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Russian banking: Stalemate on investment banks’ eastern front

Russian and western firms have shovelled millions into investment banks in Russia. Although their ranks are much diminished, they remain dug in: doggedly hopeful, despite little chance of a change in their prospects.

Renaissance Capital is in many ways representativeof the situation of many investment banks in Russia, including foreign firms. For most, it remains the quintessential Russian investment bank. But like other investment banks here (local and foreign) it has faced, and perhaps still faces, existential questions.

Six years ago, it stood in the middle of a booming primary equity market. In this business it was almost unrivalled by local banks, and a good distance ahead of all but one international bank, according to Dealogic rankings. New Zealand-born founder Stephen Jennings came to be known as the Kiwi oligarch.

Fast forward to the present day, and trading in Russian equities is dwindling. Foreign investors are losing patience with Russia’s governance and losing interest in its economy. The primary equity market is still at less than a third of 2007 levels, struggling in 2013 to beat an already disappointing 2012.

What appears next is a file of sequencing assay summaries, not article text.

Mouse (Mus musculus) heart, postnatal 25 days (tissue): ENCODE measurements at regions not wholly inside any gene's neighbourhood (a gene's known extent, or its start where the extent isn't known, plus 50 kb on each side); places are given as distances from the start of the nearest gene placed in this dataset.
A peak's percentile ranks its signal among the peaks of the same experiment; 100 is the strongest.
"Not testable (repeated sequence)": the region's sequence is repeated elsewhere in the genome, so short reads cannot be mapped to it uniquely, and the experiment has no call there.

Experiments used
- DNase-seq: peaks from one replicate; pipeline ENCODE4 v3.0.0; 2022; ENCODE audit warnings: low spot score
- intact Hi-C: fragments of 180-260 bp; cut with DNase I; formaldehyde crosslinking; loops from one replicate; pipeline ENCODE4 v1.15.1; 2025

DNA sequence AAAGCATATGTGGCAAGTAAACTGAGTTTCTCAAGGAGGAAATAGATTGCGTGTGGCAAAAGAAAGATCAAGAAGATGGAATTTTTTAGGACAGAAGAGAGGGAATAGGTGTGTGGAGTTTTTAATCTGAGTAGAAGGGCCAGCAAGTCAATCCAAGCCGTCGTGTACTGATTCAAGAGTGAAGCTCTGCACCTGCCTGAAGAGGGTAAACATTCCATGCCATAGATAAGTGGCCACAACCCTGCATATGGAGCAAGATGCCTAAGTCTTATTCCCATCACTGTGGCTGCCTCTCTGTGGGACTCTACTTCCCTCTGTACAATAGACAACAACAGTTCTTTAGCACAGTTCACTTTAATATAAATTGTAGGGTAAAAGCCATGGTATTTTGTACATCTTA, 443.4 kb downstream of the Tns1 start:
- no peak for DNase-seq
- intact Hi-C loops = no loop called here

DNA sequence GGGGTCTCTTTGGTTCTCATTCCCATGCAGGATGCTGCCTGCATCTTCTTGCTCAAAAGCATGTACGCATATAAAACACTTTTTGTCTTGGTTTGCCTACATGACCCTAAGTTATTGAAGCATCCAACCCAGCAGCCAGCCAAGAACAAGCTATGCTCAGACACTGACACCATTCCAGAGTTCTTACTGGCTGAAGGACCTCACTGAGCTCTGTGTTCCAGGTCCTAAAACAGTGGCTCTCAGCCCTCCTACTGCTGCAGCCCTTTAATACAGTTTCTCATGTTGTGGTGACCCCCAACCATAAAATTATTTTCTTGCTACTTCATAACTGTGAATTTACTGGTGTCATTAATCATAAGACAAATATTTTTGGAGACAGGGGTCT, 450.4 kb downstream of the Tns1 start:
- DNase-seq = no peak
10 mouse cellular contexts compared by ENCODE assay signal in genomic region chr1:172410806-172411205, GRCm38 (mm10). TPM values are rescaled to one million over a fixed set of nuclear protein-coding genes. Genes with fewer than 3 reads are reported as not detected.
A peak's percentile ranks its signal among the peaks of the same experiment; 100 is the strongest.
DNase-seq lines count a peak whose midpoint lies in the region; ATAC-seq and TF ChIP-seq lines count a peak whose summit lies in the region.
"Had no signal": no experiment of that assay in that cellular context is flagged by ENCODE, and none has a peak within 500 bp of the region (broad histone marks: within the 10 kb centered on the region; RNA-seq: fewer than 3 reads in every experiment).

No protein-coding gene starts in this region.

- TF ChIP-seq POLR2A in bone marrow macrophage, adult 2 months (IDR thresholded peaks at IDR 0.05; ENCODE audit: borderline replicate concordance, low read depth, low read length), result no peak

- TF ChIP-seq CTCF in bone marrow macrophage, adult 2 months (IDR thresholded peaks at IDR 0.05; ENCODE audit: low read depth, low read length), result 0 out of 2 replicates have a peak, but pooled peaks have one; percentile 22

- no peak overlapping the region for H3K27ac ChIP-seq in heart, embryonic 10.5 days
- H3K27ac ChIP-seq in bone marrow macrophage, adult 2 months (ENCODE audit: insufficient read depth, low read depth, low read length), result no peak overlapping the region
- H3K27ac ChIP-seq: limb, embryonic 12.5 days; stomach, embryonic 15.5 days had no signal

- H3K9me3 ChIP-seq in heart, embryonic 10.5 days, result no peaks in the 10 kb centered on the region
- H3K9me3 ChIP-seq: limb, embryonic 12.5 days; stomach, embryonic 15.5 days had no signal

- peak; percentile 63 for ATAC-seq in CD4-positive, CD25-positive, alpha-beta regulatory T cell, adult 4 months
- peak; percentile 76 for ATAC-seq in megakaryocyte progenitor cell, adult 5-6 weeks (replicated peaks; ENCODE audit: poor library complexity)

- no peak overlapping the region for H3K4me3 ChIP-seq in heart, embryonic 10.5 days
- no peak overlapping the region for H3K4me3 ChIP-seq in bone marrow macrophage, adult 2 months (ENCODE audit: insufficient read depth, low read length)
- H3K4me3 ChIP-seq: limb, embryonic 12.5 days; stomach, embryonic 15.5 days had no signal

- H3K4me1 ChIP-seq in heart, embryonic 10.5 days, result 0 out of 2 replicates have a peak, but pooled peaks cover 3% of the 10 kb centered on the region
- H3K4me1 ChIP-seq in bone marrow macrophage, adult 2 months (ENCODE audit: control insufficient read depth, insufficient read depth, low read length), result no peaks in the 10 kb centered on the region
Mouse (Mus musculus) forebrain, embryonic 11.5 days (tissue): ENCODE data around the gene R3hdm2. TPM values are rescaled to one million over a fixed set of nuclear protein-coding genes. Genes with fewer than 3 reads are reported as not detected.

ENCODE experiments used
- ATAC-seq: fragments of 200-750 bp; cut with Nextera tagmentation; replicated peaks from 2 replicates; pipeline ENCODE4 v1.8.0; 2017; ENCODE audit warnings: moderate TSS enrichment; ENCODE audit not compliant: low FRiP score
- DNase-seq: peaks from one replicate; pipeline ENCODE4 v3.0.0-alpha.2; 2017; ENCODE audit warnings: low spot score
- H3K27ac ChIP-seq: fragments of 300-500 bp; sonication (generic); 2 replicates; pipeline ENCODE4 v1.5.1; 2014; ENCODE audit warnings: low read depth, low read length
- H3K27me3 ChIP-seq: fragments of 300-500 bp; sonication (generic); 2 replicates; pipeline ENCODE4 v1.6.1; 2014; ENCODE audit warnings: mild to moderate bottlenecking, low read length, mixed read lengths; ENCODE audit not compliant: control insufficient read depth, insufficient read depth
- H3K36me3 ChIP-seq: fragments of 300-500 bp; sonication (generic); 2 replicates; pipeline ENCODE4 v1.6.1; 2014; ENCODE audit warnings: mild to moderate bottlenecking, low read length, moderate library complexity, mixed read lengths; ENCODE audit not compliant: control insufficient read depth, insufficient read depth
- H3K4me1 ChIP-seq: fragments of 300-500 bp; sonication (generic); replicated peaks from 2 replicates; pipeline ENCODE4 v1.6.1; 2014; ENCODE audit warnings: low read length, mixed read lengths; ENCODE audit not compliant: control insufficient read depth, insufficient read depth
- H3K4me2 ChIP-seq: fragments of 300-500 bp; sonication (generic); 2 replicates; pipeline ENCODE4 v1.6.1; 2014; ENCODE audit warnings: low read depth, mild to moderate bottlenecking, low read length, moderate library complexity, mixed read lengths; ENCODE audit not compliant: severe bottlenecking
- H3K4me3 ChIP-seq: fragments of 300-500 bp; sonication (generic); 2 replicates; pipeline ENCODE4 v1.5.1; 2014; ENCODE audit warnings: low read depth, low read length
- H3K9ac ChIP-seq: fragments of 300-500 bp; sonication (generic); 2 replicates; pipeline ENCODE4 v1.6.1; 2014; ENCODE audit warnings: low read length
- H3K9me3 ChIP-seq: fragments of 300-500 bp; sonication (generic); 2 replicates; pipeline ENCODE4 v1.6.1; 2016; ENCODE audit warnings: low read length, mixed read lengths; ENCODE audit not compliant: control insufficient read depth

Although RenCap says a group debt restructuring is complete, the investment bank has had to lay off more than half its staff since 2012. That year, the group’s financial situation got so bad that Jennings had to sell his stake in RenCap to an oligarch of greater financial stature, Mikhail Prokhorov.

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